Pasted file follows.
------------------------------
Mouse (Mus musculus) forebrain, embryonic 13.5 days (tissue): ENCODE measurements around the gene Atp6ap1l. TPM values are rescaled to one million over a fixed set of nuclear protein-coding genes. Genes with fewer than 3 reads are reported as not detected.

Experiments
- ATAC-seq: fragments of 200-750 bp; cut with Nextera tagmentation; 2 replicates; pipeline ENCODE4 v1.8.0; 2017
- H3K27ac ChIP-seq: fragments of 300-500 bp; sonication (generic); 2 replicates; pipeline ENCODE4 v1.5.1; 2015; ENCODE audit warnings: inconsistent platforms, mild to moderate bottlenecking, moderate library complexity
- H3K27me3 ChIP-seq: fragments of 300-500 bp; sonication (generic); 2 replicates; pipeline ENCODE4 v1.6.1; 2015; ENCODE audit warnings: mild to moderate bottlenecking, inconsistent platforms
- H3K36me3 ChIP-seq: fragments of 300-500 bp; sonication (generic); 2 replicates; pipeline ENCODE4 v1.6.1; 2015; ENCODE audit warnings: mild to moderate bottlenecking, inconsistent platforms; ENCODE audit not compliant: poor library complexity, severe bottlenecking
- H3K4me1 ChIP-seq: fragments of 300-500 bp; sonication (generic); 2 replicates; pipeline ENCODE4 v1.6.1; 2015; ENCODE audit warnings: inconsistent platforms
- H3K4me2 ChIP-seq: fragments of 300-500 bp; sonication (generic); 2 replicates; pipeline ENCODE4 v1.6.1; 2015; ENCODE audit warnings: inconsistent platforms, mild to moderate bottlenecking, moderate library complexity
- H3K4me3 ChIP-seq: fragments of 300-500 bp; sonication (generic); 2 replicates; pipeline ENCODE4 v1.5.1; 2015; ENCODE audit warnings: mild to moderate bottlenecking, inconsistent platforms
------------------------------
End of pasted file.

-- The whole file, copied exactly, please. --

Mouse (Mus musculus) forebrain, embryonic 13.5 days (tissue): ENCODE measurements around the gene Atp6ap1l. TPM values are rescaled to one million over a fixed set of nuclear protein-coding genes. Genes with fewer than 3 reads are reported as not detected.

Experiments
- ATAC-seq: fragments of 200-750 bp; cut with Nextera tagmentation; 2 replicates; pipeline ENCODE4 v1.8.0; 2017
- H3K27ac ChIP-seq: fragments of 300-500 bp; sonication (generic); 2 replicates; pipeline ENCODE4 v1.5.1; 2015; ENCODE audit warnings: inconsistent platforms, mild to moderate bottlenecking, moderate library complexity
- H3K27me3 ChIP-seq: fragments of 300-500 bp; sonication (generic); 2 replicates; pipeline ENCODE4 v1.6.1; 2015; ENCODE audit warnings: mild to moderate bottlenecking, inconsistent platforms
- H3K36me3 ChIP-seq: fragments of 300-500 bp; sonication (generic); 2 replicates; pipeline ENCODE4 v1.6.1; 2015; ENCODE audit warnings: mild to moderate bottlenecking, inconsistent platforms; ENCODE audit not compliant: poor library complexity, severe bottlenecking
- H3K4me1 ChIP-seq: fragments of 300-500 bp; sonication (generic); 2 replicates; pipeline ENCODE4 v1.6.1; 2015; ENCODE audit warnings: inconsistent platforms
- H3K4me2 ChIP-seq: fragments of 300-500 bp; sonication (generic); 2 replicates; pipeline ENCODE4 v1.6.1; 2015; ENCODE audit warnings: inconsistent platforms, mild to moderate bottlenecking, moderate library complexity
- H3K4me3 ChIP-seq: fragments of 300-500 bp; sonication (generic); 2 replicates; pipeline ENCODE4 v1.5.1; 2015; ENCODE audit warnings: mild to moderate bottlenecking, inconsistent platforms